• 5 minutes: partner work time

### Student Facing

Circle the diagrams that match each story. Then explain your match to your partner.

1. Clare captured 54 seeds. Han captured 16 fewer seeds than Clare. How many seeds did Han capture?

2. Clare has 54 seeds on her side of the board. Han has 16 seeds on his side. How many seeds are on the board in all?

3. Clare has 54 seeds. 16 seeds are in her hand. The rest of her seeds are on the game board. How many of her seeds are on the game board?

4. There are 54 seeds on the game board. Some seeds are on Han’s side. 16 seeds are on Clare’s side. How many seeds are on Han’s side of the board?

Choose the 2 diagrams that match.

### Student Response

For access, consult one of our IM Certified Partners.

### Advancing Student Thinking

Students may say Diagram A matches the second story problem because the diagram shows the amount of seeds both students have in the story. Consider asking:
• “What does the question mark in each diagram represent?”
• “Which diagram best matches Han and Clare’s seeds and the question the story asks?”

### Activity Synthesis

• Invite students to share correct diagrams for the last three problems.
• Display each correct choice. Consider asking:
• “How does the diagram match the story problem?”
• “How does the diagram show what is known and what is unknown?”
• “How do you see addition or subtraction?”

## Activity 2: Card Sort: Story Problems and Diagrams (20 minutes)

### Narrative

The purpose of this activity is for students to connect different types of story problems to tape diagrams and solve the problems. Students identify representations that match a story problem and justify their decisions by describing how the diagrams represent the relationships between the quantities or the actions in the story problem (MP4). When students analyze and connect the quantities and structures in the story problems and tape diagrams, they think abstractly and quantitatively (MP2) and make use of structure (MP7). Students will use the story problems from this card sort again in a future lesson.

Engagement: Develop Effort and Persistence. Check in and provide each group with feedback that encourages collaboration and community. For example, make sure students are discussing amongst themselves and highlight groups that are following the protocol, so that students know what is being expected of them.
Supports accessibility for: Social-Emotional Functioning, Organization

### Required Materials

Materials to Gather

Materials to Copy

• Card Sort Story Problem and Diagram Cards

### Required Preparation

• Create a set of cards from the blackline master for each group of 2.
• The sets of cards will be used again in the next lesson.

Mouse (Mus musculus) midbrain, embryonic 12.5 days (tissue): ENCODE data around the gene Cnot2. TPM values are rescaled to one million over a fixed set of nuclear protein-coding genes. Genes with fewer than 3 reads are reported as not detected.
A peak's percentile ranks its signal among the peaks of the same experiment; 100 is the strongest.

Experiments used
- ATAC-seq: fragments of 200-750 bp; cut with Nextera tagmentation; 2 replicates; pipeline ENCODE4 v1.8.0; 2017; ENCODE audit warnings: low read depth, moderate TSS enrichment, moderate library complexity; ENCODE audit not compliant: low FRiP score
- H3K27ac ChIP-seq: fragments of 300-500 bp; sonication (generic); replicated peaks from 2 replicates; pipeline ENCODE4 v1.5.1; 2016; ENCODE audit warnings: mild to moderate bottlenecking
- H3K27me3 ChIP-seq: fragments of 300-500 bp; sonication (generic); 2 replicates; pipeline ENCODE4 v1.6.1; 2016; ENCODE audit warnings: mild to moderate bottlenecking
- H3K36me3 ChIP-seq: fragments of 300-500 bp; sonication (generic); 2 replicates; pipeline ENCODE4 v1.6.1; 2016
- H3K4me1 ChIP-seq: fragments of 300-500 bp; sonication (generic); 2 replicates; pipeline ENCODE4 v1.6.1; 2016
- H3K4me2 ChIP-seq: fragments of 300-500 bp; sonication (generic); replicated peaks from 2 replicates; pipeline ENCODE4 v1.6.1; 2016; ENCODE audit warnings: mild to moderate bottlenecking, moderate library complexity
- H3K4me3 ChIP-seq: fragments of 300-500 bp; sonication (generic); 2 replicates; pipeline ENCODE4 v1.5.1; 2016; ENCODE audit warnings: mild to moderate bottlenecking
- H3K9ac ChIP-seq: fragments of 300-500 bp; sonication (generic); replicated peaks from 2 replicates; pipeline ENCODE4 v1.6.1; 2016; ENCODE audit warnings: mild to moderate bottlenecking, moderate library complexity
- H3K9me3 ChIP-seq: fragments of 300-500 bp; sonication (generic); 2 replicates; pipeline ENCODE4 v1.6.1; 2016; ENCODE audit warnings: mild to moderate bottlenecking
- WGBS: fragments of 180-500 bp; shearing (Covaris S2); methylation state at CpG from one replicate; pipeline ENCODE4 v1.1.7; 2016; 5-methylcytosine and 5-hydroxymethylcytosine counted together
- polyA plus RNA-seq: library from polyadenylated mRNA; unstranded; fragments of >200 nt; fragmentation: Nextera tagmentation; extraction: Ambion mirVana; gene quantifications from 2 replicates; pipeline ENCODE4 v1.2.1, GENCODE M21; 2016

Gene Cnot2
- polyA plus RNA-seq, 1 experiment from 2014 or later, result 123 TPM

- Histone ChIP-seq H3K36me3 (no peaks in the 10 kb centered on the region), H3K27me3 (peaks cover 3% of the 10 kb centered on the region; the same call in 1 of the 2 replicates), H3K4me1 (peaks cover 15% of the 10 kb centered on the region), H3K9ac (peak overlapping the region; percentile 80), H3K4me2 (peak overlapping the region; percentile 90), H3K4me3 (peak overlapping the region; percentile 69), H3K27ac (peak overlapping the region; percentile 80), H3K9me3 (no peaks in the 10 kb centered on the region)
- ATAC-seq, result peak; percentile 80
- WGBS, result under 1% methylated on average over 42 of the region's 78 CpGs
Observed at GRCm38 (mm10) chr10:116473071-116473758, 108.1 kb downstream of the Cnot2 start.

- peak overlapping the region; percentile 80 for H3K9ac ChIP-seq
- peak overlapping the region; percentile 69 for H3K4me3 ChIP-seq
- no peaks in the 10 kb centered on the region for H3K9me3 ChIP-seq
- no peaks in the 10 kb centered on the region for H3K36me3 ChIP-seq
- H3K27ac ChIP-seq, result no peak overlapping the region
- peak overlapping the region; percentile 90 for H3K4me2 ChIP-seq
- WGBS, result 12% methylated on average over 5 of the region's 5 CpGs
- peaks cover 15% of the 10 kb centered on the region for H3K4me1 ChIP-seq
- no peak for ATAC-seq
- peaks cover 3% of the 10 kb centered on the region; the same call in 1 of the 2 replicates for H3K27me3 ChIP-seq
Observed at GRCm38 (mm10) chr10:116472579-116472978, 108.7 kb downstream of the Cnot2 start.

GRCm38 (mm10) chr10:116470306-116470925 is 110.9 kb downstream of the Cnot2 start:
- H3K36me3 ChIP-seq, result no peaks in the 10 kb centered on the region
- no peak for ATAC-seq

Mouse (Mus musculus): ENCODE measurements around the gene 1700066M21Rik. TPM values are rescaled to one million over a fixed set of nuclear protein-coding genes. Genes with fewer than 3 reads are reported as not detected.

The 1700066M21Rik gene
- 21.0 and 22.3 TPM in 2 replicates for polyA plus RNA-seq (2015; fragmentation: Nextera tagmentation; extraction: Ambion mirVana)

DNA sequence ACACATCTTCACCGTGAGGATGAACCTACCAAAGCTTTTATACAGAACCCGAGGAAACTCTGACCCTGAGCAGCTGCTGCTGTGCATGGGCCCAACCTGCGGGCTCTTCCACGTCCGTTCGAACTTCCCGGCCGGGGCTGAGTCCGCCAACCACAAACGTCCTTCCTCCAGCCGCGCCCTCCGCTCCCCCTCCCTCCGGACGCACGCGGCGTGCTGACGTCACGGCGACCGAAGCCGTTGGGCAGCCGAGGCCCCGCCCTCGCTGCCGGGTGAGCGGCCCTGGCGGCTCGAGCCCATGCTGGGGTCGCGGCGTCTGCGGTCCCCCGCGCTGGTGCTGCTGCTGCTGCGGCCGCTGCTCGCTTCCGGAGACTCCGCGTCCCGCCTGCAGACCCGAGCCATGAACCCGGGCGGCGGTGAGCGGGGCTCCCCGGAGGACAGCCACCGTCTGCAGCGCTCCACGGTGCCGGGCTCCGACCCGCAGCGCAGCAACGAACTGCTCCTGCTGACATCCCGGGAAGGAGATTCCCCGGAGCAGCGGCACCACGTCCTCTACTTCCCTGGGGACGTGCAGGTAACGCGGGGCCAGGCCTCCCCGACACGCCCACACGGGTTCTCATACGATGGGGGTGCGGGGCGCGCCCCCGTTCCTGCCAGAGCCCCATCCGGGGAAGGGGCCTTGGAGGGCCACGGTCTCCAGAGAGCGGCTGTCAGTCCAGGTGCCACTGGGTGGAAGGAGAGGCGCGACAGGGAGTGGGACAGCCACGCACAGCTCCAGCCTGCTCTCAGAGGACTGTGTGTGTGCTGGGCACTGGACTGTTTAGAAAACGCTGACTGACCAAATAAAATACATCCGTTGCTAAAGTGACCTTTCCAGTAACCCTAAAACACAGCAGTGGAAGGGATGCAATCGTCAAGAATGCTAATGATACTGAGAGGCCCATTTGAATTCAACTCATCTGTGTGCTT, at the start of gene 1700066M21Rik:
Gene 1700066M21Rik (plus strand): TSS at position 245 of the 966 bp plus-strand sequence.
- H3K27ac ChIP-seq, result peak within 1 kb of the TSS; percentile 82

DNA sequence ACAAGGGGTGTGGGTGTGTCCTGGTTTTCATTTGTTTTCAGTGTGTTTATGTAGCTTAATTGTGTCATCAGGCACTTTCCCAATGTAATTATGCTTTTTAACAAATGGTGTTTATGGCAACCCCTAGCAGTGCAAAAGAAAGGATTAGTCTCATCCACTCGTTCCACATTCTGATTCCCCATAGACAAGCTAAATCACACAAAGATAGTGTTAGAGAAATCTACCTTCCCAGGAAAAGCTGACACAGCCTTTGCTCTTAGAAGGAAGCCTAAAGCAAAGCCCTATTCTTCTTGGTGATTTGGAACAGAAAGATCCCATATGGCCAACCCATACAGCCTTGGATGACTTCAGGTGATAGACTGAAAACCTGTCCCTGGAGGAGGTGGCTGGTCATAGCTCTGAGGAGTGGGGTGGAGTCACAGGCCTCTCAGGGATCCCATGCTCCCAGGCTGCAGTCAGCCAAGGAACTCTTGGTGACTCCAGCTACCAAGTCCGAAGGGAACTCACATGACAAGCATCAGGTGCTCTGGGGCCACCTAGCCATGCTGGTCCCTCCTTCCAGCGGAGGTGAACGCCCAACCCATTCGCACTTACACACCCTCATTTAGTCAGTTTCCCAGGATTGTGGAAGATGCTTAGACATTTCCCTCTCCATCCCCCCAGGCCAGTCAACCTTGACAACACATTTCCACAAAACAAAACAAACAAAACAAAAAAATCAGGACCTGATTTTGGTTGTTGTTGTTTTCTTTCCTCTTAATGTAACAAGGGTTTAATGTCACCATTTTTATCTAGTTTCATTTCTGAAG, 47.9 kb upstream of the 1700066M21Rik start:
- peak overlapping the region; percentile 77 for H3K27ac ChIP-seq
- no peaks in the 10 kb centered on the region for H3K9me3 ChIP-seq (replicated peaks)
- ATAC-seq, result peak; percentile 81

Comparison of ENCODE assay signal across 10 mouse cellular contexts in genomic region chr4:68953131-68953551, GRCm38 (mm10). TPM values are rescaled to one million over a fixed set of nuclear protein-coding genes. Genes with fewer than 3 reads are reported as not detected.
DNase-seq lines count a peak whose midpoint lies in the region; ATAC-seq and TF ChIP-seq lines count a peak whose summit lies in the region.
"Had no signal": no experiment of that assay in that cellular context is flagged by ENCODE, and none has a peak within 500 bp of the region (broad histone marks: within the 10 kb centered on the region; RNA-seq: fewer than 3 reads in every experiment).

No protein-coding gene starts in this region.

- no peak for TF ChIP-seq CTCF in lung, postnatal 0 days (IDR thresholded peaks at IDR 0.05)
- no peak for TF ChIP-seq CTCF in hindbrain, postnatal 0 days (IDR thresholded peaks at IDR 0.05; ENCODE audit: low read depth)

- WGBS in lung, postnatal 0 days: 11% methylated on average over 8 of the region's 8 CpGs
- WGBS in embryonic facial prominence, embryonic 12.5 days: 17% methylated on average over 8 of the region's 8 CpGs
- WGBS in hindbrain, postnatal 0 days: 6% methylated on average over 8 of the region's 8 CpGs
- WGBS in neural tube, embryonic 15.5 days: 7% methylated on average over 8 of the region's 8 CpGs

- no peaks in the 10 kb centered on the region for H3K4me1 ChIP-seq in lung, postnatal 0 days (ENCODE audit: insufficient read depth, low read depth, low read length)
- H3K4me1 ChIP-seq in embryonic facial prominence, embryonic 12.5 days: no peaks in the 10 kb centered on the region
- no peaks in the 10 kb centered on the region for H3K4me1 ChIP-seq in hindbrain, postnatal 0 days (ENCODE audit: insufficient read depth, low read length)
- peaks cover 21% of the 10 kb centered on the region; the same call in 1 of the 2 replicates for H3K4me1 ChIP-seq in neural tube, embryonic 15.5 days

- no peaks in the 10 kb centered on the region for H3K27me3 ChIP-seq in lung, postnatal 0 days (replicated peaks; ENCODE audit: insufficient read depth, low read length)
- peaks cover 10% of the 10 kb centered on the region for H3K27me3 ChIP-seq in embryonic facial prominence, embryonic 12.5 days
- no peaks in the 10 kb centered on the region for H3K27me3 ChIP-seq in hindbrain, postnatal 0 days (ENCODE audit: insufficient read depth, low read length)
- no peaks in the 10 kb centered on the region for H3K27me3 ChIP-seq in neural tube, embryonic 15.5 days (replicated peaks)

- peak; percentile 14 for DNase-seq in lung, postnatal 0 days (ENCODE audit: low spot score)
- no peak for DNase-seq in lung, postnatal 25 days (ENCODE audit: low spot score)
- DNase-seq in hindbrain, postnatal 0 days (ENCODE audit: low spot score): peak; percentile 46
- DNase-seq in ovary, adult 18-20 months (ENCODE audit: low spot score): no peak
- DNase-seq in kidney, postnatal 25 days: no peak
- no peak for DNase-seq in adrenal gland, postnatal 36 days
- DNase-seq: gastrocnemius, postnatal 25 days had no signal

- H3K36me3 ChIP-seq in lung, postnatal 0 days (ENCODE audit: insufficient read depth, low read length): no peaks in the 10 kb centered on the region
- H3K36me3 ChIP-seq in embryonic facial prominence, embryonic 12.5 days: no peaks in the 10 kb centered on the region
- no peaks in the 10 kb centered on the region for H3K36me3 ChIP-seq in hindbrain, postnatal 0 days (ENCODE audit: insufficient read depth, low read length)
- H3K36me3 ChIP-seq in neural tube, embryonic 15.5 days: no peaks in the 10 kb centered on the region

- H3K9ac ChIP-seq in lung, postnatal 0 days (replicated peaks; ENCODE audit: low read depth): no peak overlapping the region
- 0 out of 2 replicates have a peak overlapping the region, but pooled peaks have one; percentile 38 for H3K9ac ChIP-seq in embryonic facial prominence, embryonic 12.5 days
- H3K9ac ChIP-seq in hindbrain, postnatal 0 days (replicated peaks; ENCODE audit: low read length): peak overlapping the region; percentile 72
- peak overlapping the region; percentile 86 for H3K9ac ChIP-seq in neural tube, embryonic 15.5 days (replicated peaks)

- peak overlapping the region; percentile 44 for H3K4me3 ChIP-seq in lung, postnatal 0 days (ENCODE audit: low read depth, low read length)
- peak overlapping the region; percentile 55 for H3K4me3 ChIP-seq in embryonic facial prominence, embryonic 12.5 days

### Launch

• Groups of 2
• Give each group one set of cards from the blackline master.
• Give students access to base-ten blocks.
• “You are going to take turns reading a story problem. After one person reads, work together to find the diagram that matches. When you think you have found a match, explain to your group why the cards match.”
• “If it helps, you may label the diagrams to explain your matches.”
• As needed, demonstrate the activity with a student volunteer.
• “When your group finishes, choose 2 story problems from Cards A, B, C, or D and solve them.”

### Activity

• 8 minutes: small-group work time
• Monitor for students who explain how each diagram matches the quantities in the context of the story problem.
• 4 minutes: independent work time
• Monitor for students who solve Card B or C using methods based on place value for sharing in the synthesis.

### Student Facing

1. Match each story problem with a diagram. Explain why the cards match.
2. Choose 2 story problems and solve them. Show your thinking.

### Student Response

For access, consult one of our IM Certified Partners.

### Advancing Student Thinking

Students may mismatch stories and diagrams. Consider asking:
• “What do you know? What does the story problem ask you to find?”
• “How does the diagram show the numbers that you know? How does the diagram show what you need to find?”

### Activity Synthesis

• Invite students to share and explain their matches for cards A, B, and C.
• Consider asking:
• “How do you know the diagram matches the story problem?”
• “What did you do to solve the problem?”
• If time, select previously identified student(s) to share their method for solving Cards B or C.

## Lesson Synthesis

### Lesson Synthesis

“Today we read many different kinds of story problems and matched them with diagrams.”

Display Card L and Card N from the card sort.

“How are these diagrams the same? How are they different?”

“Think of a story that could match Card N.”

## Cool-down: Find the Match (5 minutes)

### Cool-Down

For access, consult one of our IM Certified Partners.